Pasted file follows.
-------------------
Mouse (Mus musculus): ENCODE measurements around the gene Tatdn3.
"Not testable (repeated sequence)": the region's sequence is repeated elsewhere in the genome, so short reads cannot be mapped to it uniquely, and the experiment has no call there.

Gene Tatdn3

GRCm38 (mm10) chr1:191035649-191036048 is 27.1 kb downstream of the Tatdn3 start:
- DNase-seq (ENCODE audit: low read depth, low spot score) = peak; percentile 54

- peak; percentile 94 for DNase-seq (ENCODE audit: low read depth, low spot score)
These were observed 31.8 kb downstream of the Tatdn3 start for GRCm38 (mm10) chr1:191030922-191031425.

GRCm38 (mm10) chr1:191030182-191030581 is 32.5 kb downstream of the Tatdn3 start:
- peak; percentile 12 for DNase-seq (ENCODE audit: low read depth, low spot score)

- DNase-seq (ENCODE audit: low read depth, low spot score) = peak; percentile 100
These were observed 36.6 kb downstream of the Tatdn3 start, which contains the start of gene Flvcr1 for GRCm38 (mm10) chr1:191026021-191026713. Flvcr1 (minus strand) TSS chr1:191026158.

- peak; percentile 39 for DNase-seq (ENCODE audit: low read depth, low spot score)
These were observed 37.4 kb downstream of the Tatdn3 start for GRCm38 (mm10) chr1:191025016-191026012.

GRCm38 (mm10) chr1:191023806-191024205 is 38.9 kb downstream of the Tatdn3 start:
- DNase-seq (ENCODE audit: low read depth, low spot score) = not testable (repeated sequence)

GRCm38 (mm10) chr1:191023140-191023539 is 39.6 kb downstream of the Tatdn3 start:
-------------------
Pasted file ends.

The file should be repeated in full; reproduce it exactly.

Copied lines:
Mouse (Mus musculus): ENCODE measurements around the gene Tatdn3.
"Not testable (repeated sequence)": the region's sequence is repeated elsewhere in the genome, so short reads cannot be mapped to it uniquely, and the experiment has no call there.

Gene Tatdn3

GRCm38 (mm10) chr1:191035649-191036048 is 27.1 kb downstream of the Tatdn3 start:
- DNase-seq (ENCODE audit: low read depth, low spot score) = peak; percentile 54

- peak; percentile 94 for DNase-seq (ENCODE audit: low read depth, low spot score)
These were observed 31.8 kb downstream of the Tatdn3 start for GRCm38 (mm10) chr1:191030922-191031425.

GRCm38 (mm10) chr1:191030182-191030581 is 32.5 kb downstream of the Tatdn3 start:
- peak; percentile 12 for DNase-seq (ENCODE audit: low read depth, low spot score)

- DNase-seq (ENCODE audit: low read depth, low spot score) = peak; percentile 100
These were observed 36.6 kb downstream of the Tatdn3 start, which contains the start of gene Flvcr1 for GRCm38 (mm10) chr1:191026021-191026713. Flvcr1 (minus strand) TSS chr1:191026158.

- peak; percentile 39 for DNase-seq (ENCODE audit: low read depth, low spot score)
These were observed 37.4 kb downstream of the Tatdn3 start for GRCm38 (mm10) chr1:191025016-191026012.

GRCm38 (mm10) chr1:191023806-191024205 is 38.9 kb downstream of the Tatdn3 start:
- DNase-seq (ENCODE audit: low read depth, low spot score) = not testable (repeated sequence)

GRCm38 (mm10) chr1:191023140-191023539 is 39.6 kb downstream of the Tatdn3 start: